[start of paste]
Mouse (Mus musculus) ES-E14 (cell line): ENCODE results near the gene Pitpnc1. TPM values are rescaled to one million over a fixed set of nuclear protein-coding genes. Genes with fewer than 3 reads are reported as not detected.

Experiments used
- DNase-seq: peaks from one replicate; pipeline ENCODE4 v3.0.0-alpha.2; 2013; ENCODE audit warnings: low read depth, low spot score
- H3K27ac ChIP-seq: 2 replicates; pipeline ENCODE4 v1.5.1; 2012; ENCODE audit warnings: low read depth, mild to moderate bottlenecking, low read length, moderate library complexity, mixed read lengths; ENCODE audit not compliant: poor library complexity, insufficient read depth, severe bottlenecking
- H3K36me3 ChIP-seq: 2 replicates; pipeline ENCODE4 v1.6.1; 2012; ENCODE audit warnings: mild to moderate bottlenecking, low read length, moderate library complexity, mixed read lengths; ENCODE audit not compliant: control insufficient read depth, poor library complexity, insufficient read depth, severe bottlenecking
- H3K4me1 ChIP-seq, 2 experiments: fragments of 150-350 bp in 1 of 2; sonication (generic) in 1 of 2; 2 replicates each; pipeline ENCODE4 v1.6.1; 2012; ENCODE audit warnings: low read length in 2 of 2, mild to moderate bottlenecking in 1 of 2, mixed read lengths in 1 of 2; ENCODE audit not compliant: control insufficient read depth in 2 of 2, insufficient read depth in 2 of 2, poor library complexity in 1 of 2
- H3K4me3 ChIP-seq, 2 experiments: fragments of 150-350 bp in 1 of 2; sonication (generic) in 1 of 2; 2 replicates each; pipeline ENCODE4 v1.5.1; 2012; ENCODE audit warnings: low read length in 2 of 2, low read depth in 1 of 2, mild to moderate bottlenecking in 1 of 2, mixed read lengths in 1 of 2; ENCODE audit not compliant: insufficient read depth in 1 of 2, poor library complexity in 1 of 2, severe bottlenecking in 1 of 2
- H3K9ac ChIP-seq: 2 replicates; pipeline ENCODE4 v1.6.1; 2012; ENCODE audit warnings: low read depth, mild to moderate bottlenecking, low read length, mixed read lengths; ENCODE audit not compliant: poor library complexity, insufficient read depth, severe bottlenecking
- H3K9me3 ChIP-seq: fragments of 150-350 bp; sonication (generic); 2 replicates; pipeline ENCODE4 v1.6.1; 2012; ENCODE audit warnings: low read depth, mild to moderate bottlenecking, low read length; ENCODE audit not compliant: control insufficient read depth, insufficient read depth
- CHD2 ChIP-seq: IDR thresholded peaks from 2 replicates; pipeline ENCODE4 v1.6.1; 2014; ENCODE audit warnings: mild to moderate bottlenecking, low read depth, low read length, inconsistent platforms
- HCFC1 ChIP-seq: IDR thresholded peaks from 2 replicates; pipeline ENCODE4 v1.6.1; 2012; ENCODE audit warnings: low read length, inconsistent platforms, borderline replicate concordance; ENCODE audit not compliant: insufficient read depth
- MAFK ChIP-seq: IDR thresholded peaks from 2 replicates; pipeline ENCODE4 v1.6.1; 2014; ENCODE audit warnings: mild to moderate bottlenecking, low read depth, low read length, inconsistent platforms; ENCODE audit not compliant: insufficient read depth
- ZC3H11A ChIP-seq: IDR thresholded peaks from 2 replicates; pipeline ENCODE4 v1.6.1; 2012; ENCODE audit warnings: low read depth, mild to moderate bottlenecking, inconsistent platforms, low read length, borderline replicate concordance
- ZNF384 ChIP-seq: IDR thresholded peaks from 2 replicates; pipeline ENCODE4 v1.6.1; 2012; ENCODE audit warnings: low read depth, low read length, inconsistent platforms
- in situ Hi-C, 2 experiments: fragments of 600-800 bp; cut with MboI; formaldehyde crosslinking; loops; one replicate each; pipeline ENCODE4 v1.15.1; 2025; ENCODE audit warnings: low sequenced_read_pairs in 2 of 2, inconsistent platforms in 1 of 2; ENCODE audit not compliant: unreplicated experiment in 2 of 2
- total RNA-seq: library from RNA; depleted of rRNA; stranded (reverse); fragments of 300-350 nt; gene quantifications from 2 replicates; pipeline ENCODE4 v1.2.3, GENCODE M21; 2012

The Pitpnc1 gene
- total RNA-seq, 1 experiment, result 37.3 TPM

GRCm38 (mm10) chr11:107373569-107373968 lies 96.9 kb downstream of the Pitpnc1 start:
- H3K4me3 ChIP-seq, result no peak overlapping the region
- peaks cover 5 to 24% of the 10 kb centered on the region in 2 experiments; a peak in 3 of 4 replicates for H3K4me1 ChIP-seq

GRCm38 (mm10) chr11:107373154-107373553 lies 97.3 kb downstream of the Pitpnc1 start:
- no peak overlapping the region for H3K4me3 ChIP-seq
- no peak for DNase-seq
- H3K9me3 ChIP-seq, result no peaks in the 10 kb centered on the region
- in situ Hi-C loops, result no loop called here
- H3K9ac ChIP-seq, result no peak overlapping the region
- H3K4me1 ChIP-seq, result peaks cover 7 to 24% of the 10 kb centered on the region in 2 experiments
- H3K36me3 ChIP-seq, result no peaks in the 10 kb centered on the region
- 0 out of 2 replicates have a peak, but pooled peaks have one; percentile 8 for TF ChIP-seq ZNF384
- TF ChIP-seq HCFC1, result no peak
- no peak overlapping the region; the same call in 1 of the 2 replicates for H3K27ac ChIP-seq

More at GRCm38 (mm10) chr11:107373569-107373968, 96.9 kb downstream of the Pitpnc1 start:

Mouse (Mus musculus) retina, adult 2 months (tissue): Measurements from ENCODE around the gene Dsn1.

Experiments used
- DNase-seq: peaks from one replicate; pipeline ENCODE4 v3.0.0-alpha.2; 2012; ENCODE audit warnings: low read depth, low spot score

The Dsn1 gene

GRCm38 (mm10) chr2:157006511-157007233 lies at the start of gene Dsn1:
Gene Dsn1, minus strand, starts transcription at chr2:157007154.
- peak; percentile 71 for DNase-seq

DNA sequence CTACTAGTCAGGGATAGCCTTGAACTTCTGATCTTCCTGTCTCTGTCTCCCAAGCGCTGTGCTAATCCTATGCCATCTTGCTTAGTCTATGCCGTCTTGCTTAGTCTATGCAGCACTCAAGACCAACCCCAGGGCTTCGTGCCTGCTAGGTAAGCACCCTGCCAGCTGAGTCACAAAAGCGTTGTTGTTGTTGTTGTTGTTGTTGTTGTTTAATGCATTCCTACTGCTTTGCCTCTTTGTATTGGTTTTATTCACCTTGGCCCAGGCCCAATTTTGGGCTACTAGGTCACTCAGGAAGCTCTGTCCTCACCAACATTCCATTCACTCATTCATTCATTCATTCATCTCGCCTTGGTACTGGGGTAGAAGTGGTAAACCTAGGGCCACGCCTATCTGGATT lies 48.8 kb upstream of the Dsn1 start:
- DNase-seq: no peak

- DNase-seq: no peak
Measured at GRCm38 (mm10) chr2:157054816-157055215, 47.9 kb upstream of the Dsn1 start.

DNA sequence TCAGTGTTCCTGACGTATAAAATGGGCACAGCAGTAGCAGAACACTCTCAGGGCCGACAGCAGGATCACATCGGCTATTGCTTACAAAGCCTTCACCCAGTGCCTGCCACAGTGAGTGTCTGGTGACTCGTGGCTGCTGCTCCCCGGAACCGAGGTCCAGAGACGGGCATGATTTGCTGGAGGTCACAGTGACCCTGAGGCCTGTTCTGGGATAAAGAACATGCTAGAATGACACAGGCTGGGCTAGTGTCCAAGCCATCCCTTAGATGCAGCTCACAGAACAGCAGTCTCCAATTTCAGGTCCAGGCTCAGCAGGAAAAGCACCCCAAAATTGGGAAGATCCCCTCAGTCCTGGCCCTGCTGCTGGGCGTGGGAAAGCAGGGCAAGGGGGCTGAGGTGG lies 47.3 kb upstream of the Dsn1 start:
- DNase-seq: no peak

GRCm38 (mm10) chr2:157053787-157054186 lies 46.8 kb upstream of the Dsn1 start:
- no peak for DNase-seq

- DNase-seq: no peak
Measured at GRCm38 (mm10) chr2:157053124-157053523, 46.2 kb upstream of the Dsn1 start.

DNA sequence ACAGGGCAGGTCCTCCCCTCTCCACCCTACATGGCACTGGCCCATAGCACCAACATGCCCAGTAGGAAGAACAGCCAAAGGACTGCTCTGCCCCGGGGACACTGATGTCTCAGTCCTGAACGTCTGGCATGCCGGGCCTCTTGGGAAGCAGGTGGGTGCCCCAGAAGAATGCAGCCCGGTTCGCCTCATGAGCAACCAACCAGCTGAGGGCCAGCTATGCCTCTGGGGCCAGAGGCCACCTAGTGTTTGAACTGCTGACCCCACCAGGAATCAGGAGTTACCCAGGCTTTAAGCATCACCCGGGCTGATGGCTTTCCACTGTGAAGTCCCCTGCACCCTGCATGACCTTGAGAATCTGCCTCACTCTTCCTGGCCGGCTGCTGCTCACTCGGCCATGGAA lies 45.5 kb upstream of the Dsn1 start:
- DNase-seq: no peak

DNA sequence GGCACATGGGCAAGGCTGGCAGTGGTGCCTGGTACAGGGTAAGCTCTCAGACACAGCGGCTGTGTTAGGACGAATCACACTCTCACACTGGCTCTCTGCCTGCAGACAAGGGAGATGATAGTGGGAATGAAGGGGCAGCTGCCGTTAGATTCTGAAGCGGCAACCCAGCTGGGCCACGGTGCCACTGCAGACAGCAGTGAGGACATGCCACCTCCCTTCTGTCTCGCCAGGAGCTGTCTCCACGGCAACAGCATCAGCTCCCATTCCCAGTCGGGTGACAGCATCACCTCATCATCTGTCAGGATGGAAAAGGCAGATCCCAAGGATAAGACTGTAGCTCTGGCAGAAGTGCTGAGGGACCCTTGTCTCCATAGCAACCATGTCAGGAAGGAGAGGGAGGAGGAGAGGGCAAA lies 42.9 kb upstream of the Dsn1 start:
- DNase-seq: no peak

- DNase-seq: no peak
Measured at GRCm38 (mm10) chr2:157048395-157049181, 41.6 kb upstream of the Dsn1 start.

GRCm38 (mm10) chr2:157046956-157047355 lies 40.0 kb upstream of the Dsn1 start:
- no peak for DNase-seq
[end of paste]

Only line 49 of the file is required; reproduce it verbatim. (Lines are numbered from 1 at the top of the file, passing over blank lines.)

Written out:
- DNase-seq: no peak